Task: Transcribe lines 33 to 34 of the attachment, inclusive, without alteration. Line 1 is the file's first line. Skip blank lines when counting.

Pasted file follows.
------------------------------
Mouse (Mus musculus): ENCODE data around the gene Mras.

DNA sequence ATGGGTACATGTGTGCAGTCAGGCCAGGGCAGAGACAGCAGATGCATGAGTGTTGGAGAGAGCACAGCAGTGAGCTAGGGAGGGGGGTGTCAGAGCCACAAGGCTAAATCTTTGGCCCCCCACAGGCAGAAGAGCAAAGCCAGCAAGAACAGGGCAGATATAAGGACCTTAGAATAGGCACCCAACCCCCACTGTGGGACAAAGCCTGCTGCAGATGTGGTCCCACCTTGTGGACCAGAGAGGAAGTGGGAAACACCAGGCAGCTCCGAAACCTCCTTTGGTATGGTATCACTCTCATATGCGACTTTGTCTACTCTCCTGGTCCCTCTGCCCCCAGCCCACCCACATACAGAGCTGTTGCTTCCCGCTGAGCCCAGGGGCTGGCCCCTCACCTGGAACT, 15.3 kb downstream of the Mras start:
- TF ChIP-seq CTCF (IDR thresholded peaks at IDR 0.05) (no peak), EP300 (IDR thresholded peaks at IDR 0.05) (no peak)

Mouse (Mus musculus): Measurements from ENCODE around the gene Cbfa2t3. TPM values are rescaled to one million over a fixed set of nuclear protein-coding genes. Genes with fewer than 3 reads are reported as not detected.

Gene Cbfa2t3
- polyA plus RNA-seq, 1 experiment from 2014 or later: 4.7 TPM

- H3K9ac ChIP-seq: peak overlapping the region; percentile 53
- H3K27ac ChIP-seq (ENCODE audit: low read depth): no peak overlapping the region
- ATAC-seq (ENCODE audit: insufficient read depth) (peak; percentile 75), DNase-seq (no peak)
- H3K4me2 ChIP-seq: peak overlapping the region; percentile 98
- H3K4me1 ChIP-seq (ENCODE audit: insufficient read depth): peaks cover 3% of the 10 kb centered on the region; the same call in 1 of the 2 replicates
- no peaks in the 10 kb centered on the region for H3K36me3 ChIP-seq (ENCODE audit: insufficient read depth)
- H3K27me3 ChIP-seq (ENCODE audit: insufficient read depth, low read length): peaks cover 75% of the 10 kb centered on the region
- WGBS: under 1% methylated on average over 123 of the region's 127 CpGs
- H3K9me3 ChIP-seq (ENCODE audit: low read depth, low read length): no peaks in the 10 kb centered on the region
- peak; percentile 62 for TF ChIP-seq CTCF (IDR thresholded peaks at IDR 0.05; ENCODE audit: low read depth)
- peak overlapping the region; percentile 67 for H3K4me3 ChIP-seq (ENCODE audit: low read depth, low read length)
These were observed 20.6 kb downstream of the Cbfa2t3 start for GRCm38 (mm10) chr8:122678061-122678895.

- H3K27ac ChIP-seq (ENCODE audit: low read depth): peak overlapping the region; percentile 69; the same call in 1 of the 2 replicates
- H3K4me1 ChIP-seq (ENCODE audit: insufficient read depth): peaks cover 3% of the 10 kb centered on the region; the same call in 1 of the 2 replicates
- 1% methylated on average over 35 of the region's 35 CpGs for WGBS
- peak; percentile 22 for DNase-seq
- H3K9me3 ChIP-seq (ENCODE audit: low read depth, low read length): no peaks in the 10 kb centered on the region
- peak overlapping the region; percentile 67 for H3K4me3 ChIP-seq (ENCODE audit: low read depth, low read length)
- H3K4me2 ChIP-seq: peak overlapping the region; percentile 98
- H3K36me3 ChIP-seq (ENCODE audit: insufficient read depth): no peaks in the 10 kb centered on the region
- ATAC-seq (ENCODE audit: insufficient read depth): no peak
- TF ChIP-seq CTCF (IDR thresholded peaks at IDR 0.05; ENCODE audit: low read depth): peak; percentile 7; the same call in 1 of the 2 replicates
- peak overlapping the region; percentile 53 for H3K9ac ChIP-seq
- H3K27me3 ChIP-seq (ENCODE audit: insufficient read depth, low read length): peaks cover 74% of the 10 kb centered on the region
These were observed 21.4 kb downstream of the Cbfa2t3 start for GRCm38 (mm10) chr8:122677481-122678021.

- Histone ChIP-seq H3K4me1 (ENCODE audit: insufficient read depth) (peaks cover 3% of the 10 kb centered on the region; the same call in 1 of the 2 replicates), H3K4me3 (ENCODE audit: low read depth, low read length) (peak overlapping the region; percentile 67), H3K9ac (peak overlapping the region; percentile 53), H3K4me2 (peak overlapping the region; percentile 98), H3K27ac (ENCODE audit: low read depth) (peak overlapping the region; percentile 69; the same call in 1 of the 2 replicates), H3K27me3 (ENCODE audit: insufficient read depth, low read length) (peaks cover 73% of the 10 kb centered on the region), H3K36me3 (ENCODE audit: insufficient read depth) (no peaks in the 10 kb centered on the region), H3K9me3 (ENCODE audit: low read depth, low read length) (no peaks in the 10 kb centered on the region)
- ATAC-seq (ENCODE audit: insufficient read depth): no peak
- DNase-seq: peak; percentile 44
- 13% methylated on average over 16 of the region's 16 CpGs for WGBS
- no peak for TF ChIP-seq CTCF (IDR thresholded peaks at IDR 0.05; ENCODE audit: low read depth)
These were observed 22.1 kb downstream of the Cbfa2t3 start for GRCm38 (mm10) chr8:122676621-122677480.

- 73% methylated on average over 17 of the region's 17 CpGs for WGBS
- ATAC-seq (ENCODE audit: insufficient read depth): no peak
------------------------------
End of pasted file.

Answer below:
- ATAC-seq (ENCODE audit: insufficient read depth): no peak
- DNase-seq: peak; percentile 44